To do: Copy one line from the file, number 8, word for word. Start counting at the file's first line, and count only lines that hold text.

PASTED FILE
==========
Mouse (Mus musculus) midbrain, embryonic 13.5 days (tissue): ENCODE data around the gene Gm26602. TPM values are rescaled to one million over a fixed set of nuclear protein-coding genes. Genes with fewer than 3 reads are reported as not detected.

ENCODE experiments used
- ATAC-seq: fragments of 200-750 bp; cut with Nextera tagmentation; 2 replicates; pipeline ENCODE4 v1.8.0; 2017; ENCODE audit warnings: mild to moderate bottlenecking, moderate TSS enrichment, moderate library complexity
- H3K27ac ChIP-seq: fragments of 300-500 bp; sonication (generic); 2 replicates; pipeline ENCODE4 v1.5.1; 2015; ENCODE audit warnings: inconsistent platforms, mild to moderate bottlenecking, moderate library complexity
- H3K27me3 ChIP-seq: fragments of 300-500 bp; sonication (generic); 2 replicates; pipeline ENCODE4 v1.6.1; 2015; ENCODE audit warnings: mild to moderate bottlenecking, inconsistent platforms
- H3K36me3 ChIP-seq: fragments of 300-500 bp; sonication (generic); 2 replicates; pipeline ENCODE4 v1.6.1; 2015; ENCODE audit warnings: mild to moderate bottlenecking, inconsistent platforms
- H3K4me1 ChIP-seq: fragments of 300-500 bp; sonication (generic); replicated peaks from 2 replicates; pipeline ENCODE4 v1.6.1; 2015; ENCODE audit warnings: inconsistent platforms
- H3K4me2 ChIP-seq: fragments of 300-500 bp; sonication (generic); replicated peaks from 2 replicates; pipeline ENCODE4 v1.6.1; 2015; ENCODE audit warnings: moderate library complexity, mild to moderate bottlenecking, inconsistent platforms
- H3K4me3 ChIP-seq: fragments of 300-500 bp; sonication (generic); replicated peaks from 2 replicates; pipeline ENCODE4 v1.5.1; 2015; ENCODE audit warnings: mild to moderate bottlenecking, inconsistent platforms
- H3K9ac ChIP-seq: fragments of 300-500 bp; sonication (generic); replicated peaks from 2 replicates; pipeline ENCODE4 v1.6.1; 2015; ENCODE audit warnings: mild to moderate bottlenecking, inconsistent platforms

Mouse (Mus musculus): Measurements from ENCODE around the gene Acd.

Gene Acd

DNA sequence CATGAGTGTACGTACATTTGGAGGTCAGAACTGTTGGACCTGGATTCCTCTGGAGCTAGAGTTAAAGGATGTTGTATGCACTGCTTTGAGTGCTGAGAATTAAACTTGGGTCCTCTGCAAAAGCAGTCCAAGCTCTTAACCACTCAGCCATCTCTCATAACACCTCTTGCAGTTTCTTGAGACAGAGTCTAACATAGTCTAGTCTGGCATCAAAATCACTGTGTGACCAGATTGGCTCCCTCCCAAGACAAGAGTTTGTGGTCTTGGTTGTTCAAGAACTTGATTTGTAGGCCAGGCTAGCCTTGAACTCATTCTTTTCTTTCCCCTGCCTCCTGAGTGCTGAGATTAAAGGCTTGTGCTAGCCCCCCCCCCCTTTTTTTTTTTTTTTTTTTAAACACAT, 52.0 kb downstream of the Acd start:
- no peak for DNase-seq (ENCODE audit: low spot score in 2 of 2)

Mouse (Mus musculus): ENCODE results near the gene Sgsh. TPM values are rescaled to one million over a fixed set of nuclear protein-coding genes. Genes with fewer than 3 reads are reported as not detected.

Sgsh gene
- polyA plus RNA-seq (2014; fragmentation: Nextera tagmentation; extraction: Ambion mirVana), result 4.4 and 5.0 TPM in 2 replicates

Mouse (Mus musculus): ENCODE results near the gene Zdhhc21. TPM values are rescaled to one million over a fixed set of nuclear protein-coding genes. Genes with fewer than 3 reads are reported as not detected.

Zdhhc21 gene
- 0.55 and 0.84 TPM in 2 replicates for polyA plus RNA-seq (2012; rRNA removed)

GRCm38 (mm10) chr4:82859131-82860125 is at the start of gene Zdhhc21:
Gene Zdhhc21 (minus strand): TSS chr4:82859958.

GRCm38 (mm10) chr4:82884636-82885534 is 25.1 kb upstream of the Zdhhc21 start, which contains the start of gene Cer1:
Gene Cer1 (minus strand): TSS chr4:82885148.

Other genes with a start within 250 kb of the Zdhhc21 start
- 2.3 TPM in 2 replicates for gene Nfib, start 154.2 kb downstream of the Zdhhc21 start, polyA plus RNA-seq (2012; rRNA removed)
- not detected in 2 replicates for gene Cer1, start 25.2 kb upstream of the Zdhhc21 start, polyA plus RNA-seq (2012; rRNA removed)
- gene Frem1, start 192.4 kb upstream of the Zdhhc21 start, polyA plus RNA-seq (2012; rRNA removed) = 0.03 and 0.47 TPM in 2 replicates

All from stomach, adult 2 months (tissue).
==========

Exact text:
- H3K4me2 ChIP-seq: fragments of 300-500 bp; sonication (generic); replicated peaks from 2 replicates; pipeline ENCODE4 v1.6.1; 2015; ENCODE audit warnings: moderate library complexity, mild to moderate bottlenecking, inconsistent platforms